Contrary to the failure that was last Wednesdays discussion (see Rebel Rebel: Waste of Time), Thursday’s interview with Suzy Menkes, editor of the International Herald Tribune, proved to be quite insightful; I had always wondered what was happening underneath that signature pomp of hers. The audience listened with rapt attention to the relaxed conversation between Menkes and Gladys Perint Palmer, Executive Director of Fashion at Academy of Art, whose voices were projected ever so softly from the auditoriums potentially powerful speakers.
Marching fearlessly into an open explanation of a very current and close to home topic to us bloggers: e-commerce and internet journalism, Menkes was articulate, knowledgeable, and even used the word ‘blogosphere’ which I have since reinstated to my vocabulary repertoire. Her understanding of media’s influence on fashion was impressive and surpassed that of any over-confident twenty-something by a landslide. Atop of that, her knowledge was by no means one-dimensional; she covered topics from the direct link between fashion shows and online shopping (see Tokyo Girls fashion show) to the endless opportunities to diminish the waste created by fashion (Monsoon’s return policy) and even the evolution of the tribal headdress to the logo and beyond.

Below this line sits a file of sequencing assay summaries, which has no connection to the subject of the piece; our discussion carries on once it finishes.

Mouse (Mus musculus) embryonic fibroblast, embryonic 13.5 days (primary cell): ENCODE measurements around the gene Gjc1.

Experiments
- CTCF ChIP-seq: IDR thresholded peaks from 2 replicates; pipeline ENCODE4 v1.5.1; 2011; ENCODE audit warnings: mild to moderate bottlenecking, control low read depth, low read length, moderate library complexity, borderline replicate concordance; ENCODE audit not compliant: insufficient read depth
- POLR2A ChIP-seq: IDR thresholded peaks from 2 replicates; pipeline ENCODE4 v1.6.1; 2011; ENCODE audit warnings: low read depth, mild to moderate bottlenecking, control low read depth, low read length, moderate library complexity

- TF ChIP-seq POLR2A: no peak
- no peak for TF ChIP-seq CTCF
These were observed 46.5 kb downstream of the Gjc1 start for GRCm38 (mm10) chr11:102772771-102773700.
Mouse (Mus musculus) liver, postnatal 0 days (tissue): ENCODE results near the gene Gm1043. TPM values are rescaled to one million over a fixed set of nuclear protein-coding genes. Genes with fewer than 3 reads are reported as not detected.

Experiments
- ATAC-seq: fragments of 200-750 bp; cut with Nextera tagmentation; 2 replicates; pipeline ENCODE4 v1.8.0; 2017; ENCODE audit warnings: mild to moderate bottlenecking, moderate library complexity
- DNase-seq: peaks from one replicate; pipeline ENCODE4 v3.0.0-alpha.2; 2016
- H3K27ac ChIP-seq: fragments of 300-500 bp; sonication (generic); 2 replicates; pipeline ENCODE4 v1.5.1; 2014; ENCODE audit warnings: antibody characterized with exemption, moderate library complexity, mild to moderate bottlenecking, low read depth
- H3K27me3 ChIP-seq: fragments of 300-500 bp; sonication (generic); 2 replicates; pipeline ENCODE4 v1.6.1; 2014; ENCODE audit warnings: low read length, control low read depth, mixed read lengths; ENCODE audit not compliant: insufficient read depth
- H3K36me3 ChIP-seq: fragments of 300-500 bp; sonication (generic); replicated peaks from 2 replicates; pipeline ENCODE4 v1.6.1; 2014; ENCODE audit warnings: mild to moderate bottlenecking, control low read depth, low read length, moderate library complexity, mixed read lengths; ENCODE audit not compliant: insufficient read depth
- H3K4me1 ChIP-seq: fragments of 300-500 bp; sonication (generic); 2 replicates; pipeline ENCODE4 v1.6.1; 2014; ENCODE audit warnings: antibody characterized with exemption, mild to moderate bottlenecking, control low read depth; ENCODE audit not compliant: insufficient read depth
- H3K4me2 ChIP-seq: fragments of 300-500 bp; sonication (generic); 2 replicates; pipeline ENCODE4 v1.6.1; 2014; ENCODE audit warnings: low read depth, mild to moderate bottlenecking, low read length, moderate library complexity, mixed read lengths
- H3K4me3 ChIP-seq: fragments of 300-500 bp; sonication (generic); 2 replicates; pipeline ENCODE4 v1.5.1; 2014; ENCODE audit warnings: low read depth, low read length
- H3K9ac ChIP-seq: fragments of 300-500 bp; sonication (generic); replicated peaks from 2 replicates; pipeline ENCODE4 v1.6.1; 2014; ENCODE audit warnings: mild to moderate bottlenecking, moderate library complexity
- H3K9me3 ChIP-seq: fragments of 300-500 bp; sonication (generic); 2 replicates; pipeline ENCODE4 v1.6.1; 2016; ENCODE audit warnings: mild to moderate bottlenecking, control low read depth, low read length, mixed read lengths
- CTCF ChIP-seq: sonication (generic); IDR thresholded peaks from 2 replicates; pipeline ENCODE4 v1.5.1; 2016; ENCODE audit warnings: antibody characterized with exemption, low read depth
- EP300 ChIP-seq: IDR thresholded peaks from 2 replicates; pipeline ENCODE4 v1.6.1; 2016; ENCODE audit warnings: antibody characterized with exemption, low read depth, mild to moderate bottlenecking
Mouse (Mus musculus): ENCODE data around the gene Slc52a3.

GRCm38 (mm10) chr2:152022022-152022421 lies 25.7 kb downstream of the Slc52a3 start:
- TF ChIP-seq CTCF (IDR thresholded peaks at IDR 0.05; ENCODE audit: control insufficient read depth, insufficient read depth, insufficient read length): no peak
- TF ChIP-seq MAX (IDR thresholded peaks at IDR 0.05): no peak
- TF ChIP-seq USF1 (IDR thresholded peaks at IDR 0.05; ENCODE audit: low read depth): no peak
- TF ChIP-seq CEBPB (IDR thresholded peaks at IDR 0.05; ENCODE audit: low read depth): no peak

Perhaps the most thrilling part was being privy to a few of Menkes’ theories about the fashion industry. Who else would have claimed that the current silhouette of models and the drive to be thin can not be accredited to designers nor journalists but to the lack of means to differentiate ones self from the masses? According to Menkes, the “extreme body modification” that is paraded down the runways is really just a replacement for the clothing that royalty and the elite were once identified by.
Not to say that the interview was monopolized by heavy, hard to swallow concepts – when asked about her opinion on Lady Gaga, Menkes responded by saying, “I don’t think anything is going too far in fashion.” Not to say that Menkes’ own style was Gaga-inspired – to the amusement of the audience, she added, “Well, I can’t wear a telephone on my head because of my hairstyle.”